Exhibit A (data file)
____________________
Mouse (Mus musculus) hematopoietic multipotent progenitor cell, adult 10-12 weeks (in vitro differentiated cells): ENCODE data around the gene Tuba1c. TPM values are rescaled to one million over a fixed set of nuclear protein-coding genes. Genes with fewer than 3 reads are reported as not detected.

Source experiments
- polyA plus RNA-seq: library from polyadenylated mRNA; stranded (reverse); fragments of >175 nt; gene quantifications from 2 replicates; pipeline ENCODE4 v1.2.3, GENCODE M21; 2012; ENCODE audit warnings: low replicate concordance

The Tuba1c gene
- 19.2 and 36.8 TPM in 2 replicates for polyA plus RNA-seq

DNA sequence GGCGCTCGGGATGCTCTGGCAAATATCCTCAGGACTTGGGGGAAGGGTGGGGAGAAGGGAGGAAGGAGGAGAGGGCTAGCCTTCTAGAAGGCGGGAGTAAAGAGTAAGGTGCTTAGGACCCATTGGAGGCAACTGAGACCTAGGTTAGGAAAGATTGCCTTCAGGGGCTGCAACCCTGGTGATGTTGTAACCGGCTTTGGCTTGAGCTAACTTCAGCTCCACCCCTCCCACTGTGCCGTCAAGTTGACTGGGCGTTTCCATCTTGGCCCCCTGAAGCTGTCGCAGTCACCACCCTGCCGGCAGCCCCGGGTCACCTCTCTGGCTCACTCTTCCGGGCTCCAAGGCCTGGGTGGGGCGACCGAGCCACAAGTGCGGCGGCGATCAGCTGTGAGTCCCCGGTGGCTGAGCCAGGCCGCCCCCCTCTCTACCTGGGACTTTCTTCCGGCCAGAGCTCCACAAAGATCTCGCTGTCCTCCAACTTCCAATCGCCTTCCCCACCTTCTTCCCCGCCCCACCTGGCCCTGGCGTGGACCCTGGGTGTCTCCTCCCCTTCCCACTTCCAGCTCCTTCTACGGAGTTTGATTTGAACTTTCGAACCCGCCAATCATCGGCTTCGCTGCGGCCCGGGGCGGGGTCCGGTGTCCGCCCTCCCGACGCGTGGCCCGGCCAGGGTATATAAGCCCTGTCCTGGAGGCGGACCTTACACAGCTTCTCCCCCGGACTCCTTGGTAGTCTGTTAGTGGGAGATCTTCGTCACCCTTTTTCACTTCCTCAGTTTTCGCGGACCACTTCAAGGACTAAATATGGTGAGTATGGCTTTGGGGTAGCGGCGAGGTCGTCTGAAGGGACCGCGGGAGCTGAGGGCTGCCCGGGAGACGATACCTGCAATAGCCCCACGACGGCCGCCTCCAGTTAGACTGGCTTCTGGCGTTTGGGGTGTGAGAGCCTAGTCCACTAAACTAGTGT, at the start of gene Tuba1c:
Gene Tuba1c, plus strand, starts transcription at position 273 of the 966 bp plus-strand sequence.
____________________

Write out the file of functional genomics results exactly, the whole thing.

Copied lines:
Mouse (Mus musculus) hematopoietic multipotent progenitor cell, adult 10-12 weeks (in vitro differentiated cells): ENCODE data around the gene Tuba1c. TPM values are rescaled to one million over a fixed set of nuclear protein-coding genes. Genes with fewer than 3 reads are reported as not detected.

Source experiments
- polyA plus RNA-seq: library from polyadenylated mRNA; stranded (reverse); fragments of >175 nt; gene quantifications from 2 replicates; pipeline ENCODE4 v1.2.3, GENCODE M21; 2012; ENCODE audit warnings: low replicate concordance

The Tuba1c gene
- 19.2 and 36.8 TPM in 2 replicates for polyA plus RNA-seq

DNA sequence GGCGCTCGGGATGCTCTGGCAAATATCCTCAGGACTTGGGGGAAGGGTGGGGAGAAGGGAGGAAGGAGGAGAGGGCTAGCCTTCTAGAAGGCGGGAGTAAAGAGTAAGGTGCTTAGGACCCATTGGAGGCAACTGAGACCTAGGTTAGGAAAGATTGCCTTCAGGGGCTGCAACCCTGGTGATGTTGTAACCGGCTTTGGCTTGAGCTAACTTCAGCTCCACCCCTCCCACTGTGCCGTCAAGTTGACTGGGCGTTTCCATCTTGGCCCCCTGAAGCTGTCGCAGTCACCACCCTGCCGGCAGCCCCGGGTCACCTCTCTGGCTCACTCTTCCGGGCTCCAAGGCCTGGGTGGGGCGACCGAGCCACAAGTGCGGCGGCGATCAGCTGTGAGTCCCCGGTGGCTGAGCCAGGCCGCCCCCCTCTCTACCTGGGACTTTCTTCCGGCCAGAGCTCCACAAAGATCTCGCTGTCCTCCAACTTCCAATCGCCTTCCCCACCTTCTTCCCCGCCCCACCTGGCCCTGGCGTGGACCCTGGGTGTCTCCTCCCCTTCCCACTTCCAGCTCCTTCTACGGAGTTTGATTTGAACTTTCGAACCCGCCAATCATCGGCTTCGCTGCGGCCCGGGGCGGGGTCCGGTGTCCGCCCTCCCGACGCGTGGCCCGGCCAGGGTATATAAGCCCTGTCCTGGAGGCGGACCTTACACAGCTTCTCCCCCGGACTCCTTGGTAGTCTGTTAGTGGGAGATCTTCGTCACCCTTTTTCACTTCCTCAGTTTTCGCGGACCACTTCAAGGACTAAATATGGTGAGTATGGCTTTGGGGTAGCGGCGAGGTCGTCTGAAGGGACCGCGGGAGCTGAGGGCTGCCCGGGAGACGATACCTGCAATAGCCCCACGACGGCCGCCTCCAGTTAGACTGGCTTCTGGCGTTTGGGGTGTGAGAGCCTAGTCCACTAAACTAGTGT, at the start of gene Tuba1c:
Gene Tuba1c, plus strand, starts transcription at position 273 of the 966 bp plus-strand sequence.